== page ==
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Who We Are

Fiercely Curious is an online art & design collective based in Brooklyn.

We believe in connecting directly with the artists and designers.

Ian Trask


Strange Histories

Mixed Media

About Ian Trask
Ian’s visual art has been displayed in the Brooklyn Academy of Music, Recession Art, the Wassaic Project, Bertrand Delacroix Gallery, Bushwick Open Studios and DUMBO Arts Festival to name a few. In 2007 he took a temporary job as a hospital groundskeeper; a job which helped define his approach to artwork and the creative process. He sees the artistic potential of waste, making us consider the mark that we inevitably leave behind. He currently works at the Invisible Dog Studios in Boerum Hill, Brooklyn.
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In conversation with Ian Trask

Erin: What are you curious about?

Ian: I’ll forever be curious about the natural world; biological diversity, adaptation, the resilience of life, patterns, mysteries, ordered systems, and chaotic conditions. Trash also intrigues me. We throw things out that we think we don’t “need” anymore, because our definition of need shifts. I’m deeply curious about this mental process. How we define the utility of materials. How we quickly forget something ever had a use in the first place.

Erin: Describe your art and describe your process.

Ian: As a sculptor I explore the inherent aesthetics of material waste. I collect discarded, manufactured goods, sparing them from disposal in order to invent and impose my own process of reuse and decomposition. By finding creative fuel in urban detritus, I imbue undervalued material with an uncommon value, thereby presenting the processes of disposal and decomposition as appealing rather than revolting. Through the actions of material acquisition and manipulation, I hope to gain insight into how to live more sustainably.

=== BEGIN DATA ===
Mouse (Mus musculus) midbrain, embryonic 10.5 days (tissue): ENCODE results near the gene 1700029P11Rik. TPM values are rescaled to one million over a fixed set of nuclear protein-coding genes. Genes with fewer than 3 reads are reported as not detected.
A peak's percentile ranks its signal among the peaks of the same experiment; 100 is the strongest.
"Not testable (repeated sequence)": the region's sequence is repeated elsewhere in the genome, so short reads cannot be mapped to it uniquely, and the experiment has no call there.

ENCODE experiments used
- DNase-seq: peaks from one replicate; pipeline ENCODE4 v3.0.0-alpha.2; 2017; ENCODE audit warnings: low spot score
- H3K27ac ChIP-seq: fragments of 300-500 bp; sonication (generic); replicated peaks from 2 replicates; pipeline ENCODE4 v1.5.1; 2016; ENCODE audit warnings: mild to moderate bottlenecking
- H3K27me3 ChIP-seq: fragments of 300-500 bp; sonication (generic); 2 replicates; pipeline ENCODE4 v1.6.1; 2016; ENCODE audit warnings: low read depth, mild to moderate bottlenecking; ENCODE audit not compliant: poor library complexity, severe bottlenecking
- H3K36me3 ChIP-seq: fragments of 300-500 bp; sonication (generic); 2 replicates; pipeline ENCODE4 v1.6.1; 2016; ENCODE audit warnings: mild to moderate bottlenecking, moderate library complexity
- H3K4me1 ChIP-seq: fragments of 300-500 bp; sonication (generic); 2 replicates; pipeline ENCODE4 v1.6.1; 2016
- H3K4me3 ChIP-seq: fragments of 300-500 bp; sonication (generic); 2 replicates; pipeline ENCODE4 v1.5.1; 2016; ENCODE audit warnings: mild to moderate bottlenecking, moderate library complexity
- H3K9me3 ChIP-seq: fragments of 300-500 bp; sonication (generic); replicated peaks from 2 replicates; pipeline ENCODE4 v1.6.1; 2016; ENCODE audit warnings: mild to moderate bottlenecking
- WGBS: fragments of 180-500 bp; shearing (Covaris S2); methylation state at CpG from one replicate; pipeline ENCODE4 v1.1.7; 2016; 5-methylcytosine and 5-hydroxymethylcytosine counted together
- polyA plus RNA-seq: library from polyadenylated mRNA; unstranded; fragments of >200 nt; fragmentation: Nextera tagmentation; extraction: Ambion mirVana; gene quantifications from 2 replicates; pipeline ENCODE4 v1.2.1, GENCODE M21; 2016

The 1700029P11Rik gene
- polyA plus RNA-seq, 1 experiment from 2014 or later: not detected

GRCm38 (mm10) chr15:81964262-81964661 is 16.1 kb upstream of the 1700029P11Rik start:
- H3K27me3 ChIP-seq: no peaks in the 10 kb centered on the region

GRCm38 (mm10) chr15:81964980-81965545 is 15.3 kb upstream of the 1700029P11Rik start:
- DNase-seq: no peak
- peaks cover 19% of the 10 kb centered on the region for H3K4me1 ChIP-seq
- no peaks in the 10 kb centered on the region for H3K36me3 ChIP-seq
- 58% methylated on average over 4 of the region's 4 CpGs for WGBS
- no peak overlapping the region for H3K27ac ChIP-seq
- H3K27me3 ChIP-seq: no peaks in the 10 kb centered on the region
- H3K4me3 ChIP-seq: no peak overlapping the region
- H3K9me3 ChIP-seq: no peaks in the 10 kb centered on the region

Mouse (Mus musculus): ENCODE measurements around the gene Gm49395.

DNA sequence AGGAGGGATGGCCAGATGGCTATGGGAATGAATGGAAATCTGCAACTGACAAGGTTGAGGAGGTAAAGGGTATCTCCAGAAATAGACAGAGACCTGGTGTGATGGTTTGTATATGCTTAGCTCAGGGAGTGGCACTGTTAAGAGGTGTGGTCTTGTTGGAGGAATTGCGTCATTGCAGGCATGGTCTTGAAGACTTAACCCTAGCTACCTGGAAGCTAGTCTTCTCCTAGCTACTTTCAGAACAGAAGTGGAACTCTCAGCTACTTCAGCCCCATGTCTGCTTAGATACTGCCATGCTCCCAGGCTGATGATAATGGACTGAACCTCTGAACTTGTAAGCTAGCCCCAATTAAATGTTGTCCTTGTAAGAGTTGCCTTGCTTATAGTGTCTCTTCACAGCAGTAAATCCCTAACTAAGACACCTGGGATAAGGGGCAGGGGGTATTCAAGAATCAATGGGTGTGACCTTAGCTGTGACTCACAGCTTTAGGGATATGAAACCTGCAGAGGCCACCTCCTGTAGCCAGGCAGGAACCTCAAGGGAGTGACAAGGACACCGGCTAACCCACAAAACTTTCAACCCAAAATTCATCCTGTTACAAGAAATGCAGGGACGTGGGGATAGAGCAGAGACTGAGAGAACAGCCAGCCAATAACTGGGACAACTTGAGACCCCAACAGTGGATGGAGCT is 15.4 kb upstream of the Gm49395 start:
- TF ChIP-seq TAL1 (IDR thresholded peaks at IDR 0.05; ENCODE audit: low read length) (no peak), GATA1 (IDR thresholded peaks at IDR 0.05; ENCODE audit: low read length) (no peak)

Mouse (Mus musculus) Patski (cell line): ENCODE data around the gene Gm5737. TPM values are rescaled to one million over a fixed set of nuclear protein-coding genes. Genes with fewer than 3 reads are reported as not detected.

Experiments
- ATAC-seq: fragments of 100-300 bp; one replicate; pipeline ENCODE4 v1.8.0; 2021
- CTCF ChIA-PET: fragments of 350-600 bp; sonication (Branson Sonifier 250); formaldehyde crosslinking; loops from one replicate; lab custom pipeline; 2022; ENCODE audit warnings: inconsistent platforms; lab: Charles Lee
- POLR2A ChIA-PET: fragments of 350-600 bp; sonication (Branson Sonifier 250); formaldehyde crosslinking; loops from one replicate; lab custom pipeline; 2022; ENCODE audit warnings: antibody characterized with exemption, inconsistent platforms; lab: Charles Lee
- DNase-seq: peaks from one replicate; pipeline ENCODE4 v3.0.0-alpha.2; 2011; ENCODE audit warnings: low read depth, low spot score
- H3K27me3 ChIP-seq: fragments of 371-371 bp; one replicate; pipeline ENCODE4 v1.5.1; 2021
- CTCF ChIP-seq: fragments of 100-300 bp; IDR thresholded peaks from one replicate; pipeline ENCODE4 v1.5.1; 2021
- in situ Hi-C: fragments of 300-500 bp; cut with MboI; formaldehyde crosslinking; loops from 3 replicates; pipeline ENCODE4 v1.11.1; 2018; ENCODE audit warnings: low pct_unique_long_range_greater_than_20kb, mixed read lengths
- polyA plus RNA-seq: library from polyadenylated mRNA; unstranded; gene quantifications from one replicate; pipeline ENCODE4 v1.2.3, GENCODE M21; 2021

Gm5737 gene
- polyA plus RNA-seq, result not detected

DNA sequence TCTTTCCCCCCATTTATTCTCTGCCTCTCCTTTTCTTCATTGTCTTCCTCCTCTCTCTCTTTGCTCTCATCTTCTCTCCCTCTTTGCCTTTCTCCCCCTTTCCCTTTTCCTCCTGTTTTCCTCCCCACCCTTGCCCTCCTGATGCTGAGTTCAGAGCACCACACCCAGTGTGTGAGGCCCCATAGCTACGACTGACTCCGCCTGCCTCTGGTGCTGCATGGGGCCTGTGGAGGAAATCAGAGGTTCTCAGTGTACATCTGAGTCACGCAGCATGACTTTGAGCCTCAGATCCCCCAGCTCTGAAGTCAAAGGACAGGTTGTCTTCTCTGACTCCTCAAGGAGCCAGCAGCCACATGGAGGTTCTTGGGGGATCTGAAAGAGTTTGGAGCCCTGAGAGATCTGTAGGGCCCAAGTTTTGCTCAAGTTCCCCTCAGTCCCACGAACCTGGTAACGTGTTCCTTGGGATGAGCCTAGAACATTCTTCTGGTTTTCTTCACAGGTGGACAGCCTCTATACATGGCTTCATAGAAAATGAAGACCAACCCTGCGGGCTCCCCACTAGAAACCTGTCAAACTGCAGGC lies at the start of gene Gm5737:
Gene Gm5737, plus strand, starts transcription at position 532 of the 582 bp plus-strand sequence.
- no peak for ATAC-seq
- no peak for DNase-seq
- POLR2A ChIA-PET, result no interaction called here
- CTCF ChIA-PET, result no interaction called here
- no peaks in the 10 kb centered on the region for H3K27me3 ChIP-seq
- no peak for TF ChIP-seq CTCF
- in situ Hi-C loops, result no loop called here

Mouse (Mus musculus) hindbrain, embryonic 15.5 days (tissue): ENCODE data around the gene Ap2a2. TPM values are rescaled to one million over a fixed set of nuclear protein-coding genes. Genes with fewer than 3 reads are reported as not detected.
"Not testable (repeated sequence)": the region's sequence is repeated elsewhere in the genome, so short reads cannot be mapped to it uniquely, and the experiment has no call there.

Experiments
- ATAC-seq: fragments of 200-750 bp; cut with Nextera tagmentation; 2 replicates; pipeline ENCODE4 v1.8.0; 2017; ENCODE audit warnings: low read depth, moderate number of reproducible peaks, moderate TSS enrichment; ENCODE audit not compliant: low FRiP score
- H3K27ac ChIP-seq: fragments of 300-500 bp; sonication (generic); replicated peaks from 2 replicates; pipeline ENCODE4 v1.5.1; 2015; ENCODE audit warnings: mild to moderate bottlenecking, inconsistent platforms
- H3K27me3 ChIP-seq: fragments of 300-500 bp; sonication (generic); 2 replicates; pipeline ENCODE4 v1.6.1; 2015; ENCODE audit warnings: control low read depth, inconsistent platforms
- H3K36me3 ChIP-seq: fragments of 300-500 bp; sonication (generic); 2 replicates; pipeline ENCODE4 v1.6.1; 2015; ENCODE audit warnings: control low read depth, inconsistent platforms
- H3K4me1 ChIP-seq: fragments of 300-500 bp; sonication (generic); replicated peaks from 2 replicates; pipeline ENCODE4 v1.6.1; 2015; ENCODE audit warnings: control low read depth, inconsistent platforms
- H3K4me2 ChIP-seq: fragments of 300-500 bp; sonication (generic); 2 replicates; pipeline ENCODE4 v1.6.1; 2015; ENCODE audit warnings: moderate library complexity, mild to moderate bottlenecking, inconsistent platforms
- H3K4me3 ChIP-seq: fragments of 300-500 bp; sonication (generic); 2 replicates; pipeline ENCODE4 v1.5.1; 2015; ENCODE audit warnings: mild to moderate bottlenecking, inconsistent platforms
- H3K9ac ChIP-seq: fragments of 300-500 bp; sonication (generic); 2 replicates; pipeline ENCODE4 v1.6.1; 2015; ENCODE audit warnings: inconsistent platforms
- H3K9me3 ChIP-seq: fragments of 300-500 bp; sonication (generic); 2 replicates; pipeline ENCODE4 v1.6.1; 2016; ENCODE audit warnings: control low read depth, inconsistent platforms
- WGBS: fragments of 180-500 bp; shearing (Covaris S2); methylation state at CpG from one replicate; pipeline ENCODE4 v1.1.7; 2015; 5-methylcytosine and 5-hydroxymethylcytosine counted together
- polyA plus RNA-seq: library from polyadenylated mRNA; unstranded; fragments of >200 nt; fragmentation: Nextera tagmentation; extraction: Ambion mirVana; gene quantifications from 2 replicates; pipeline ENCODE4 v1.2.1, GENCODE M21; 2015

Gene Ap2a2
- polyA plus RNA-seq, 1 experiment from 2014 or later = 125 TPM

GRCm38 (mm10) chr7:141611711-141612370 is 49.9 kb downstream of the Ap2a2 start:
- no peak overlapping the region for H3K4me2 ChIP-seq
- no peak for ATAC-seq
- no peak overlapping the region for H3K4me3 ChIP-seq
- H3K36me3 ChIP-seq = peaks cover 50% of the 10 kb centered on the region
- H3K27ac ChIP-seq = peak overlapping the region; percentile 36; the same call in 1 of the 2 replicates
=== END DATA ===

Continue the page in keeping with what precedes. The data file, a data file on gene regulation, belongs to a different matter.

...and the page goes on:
Erin: Where do you get your inspiration from?

Ian: Most often I get inspired by the materials themselves. I rarely go out seeking specific things. Rather I stumble upon a unique collection of objects and subsequently learn how to use and incorporate them into my work. Sometimes this process is immediate. Sometimes I hold onto something for years before I eventually find a use for it. I tend to pick things apart until I’m left with smaller composite pieces, then start using those pieces to build up something new. As someone who did a lot of puzzles as a kid, the process of fitting disparate shapes together comes almost naturally.
Erin: You studied biology and worked in a genetics lab. What did you do there and what pushed you to make the leap into art?